Let me give some examples. Although 12 Type 45 destroyers were promised, the number has been halved to six, yet the costs have risen dramatically. The Astute submarine is £1 billion over budget. The Chinook conversion, initiated by the Conservatives, will be delayed by up to nine years, with an extra cost of £200 million. The Nimrod MRA4 is eight years behind schedule and £1 billion over budget, which is leaving dangerous planes in the air and costing lives.

Angus Robertson: They are grounded now.

Willie Rennie: They are grounded, well beyond time. They should have been grounded a long time ago. The Minister knew that they were unsafe, but took no action to resolve the problem.

We have heard much about FRES, the future rapid effect system. We have spent an absolute fortune on it—some £132 million—but there has been no output whatsoever as a result.

Mrs. Curtis-Thomas: I am listening with great interest to what the hon. Gentleman is saying. Let me take up two of his points. First, we have placed contracts for 12 destroyers and we are picking up six of them, but anyone who visits Govan and asks about the impact that those orders have had will learn that it is substantial. Moreover, we have sought to manufacture the destroyers in the United Kingdom, and we are leading manufacturers in that particular area. Secondly, I greatly resent his comment that Ministers should have taken action with respect to a perceived danger. They would have taken action had there been a danger.


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Willie Rennie: There was clearly a danger. If the hon. Lady had paid attention during the debate, she would have discovered that the Nimrod was extremely dangerous. Fuel was flooding out of the side of the plane and lying on the hot pipes, which blew up the plane. It was a clear example of sheer neglect. Airmen had been sent into the air to protect the troops on the ground. They felt that that was a tremendous obligation, which it was. Ministers should never have put themselves in such a position, and it was an outrage that that was allowed to happen. I think that the hon. Lady should ensure that she is a little better informed before entering into a debate on this issue.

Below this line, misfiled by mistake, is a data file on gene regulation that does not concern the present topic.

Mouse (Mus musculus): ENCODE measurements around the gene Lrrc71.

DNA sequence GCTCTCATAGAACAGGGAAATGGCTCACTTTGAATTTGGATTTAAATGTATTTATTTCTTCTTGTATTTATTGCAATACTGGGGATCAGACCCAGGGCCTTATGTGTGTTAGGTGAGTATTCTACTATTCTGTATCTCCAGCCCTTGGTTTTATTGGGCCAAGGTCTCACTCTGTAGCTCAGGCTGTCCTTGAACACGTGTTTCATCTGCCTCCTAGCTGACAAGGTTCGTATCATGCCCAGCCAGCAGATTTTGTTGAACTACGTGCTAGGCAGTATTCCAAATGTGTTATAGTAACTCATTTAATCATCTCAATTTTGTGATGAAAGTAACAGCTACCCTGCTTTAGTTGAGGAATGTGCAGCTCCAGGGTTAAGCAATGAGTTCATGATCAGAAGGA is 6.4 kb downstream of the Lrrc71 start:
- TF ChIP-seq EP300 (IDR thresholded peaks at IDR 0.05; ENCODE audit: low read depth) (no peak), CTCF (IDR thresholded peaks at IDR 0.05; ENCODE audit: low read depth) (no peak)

As for the ships built in Glasgow—HMS Daring and the other Type 45 destroyers—we have done some tremendous work there and I am sure that the workers are delighted with the orders that they have received, but my point concerned overblown expectations. Although 12 destroyers had been promised, the number was cut in half.

Angus Robertson: Is it not important to place on record that there are 5,000 fewer shipbuilding jobs on the Clyde than in 1997? [Interruption.]

Willie Rennie: Nothing arouses passions more than SNP Members raising the subject of the Clyde during a debate, because their record is not particularly glowing. In this instance, however, we have lost thousands of jobs. [Interruption.]

Mr. Deputy Speaker: Order. There are relatively few Members in the Chamber, and we really do not want the debate to be disturbed by a lot of sedentary comments, from whichever quarter they may come.

Willie Rennie: Thank you, Mr. Deputy Speaker. I shall now move on.

The MARS or military afloat reach and sustainability project has been punted to the right, and the super-aircraft carriers—finally commissioned in Rosyth in my constituency, and a great, iconic project for the Forth—face a further two-year delay. Rather than securing a firm grip on defence procurement, the Government have simply added to the chaos. We have now been told that the delays, including the delay in producing the carriers, are not really delays but have more to do with “stretching” the process, with no real impact, in order to assist the industrial base.

While flattening the peaks and troughs will undoubtedly yield benefits, the motives for the decision were first and foremost financial, but the delay will not help the Government. As we have heard this afternoon, it will result in significant cost increases, in terms not just of the procurement or construction of the carriers but of the work that will have to be done on the current fleet to ensure that it lasts longer. When the Secretary of State for Defence made his announcement, he made no reference to the additional cost. If he had been a wee bit more frank, he would have made clear that this was not simply about saving but was about punting the cost into the future and, in fact, increasing it.